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hAckz0r (989977) writes "The WhiteHouse.gov ( https://wwws.whitehouse.gov/petitions#!/petitions ) now has an online petition to stop the USPTO from issuing any more software patents. One must register first with the petition site, wait for the confirming email, login, then locate the "Open Petitions" menu to go to the list of petitions. Scroll down to the one called "Direct the Patent Office to Cease Issuing Software Patents", and then do what you think is right. They need 3,428 petitions total to make it meaningful, and has logged 1,572 as of my entry." Link to Original Source top
hAckz0r (989977) writes "I am in the final phase of a research project software design which, believe it or not, intends to help locate embedded malicious logic in Mega-SLOC sized source code bases, and eventually even across multiple computer language linkages. This tool is intended to aid an analyst in finding things like back doors, Easter eggs, time bomb logic, or other undesired or malicious logic inserted into the source code. The design has been highly scrutinized, and the funding for the project is now looking imminent. Once all the final papers are signed, and it really happens, then it's straight from the frying pan into the fire for me. The educated nay-sayers will no doubt be quick to remind me that you can't prove a negative. I already know that fact all too well.
Ok, now on to the real question. In order to prove any real life viability in the final software implementation we will need to demonstrate its many capabilities against a set of real life threats. I could write my own tests but I feel like that would be like cheating. Compromised 'Open Source' projects would be an obvious choice for availability reasons, but the problem is that as soon as an OS project admin realizes that their software product has become compromised, it literally disappears off of the Internet, almost over night. Poof! Gone! The Fedora/Redhat OpenSSH compromise could be one such example. Anybody even seen any Fedora updates lately?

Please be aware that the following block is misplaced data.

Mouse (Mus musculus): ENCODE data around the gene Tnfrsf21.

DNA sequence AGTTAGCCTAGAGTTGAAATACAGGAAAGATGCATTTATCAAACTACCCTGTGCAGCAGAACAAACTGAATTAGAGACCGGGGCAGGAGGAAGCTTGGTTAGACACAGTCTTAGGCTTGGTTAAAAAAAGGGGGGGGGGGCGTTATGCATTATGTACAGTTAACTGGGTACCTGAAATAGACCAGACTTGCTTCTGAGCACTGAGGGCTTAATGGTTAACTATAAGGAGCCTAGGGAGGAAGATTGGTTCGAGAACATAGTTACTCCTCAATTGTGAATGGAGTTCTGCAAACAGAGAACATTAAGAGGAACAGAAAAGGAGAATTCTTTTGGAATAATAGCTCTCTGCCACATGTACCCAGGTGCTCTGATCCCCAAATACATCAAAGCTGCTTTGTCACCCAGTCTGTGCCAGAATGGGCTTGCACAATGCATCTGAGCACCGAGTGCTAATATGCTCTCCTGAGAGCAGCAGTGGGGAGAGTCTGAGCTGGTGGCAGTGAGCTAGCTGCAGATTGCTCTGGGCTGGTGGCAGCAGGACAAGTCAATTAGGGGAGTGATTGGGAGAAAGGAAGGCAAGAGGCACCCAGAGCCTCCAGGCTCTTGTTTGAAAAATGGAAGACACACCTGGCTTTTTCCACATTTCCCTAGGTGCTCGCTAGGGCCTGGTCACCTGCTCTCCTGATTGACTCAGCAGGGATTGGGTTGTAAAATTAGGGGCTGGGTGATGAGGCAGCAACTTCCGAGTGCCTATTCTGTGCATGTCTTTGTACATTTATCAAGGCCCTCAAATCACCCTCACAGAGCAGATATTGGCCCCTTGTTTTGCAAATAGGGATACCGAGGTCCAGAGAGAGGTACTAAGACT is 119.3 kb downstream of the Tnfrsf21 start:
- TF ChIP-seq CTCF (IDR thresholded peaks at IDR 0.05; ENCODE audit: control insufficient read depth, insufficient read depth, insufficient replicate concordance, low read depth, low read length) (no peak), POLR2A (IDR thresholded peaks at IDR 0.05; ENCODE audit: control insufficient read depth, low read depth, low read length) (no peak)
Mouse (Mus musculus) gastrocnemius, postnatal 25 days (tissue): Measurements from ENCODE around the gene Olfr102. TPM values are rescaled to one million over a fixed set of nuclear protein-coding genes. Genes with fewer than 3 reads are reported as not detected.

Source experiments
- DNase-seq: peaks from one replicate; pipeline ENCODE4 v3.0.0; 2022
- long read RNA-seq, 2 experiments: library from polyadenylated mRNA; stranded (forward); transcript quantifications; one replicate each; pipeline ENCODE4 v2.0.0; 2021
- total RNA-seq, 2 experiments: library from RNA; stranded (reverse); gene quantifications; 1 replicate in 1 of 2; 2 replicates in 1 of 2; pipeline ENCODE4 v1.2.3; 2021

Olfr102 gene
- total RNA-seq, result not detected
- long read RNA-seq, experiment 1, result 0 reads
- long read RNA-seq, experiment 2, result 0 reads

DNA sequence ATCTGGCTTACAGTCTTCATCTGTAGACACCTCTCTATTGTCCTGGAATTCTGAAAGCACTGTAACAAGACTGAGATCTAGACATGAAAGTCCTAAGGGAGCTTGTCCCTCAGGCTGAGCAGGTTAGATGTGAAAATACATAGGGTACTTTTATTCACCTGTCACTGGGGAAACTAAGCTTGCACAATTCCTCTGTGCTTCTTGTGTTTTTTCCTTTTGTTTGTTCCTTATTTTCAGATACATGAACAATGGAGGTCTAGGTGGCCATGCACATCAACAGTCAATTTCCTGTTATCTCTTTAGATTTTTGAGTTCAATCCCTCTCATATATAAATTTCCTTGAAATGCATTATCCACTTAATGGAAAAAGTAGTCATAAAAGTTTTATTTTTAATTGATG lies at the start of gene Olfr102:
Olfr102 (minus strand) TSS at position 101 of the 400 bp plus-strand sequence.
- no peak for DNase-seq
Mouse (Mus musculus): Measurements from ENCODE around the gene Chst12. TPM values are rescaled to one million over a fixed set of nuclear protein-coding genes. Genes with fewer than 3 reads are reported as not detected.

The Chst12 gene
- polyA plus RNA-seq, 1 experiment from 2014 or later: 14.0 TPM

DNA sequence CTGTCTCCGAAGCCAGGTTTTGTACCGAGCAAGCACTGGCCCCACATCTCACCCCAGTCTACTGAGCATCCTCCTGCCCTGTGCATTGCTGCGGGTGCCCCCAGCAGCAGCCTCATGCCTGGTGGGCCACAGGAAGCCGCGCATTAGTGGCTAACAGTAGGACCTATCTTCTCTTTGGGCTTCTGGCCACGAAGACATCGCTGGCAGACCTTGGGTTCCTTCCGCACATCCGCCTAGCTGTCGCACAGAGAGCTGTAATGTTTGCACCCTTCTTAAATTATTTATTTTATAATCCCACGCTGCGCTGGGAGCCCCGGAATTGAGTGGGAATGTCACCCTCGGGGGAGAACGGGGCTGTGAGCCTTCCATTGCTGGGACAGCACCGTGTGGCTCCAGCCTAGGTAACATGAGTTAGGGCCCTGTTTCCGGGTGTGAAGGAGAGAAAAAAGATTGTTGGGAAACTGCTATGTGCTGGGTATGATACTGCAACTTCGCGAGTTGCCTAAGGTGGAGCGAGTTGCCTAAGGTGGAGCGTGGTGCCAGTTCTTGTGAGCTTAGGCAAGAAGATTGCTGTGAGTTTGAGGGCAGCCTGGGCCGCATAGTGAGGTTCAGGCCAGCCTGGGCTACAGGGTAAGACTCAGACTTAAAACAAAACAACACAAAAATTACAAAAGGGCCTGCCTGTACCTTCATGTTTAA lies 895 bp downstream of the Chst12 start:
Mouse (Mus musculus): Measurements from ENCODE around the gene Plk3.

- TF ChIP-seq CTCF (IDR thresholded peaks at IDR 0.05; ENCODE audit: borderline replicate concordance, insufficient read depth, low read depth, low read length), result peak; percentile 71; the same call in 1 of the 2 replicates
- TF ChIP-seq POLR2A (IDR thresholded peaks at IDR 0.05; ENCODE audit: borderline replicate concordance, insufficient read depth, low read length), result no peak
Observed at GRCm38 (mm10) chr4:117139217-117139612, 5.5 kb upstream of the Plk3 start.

I can start by chasing down other repositories that cache rpm source and then do my own deltas, if they have not already pulled that deprecated version, but that is still timing dependent. Obtaining copies of even older exploits seems to be even more troublesome and very time consuming, especially if one has to actually contact the project owners directly to revive a specific deprecated version number.
So my questions to Slashdot are:
1)Is there a compromised source code repository I am not aware of? Hacks-R-Us maybe? If it were a simple virus or a rootkit this would be much easier!
2)If you had to identify and then find these older deprecated versions of source code (C/C++ for now, other languages to follow) how would you go about doing this collection efficiently? Is there a comprehensive list of hacked OS projects with version numbers? Closed source doesn't count if the source code is not obtainable.
3)What specific deprecated/exploited OS software packages would be most worthy of testing if you only had a short time line, say about two weeks to collect them in? What floats to the top of the list? The Linux Kernel hack no doubt would top my list, then OpenSSH *2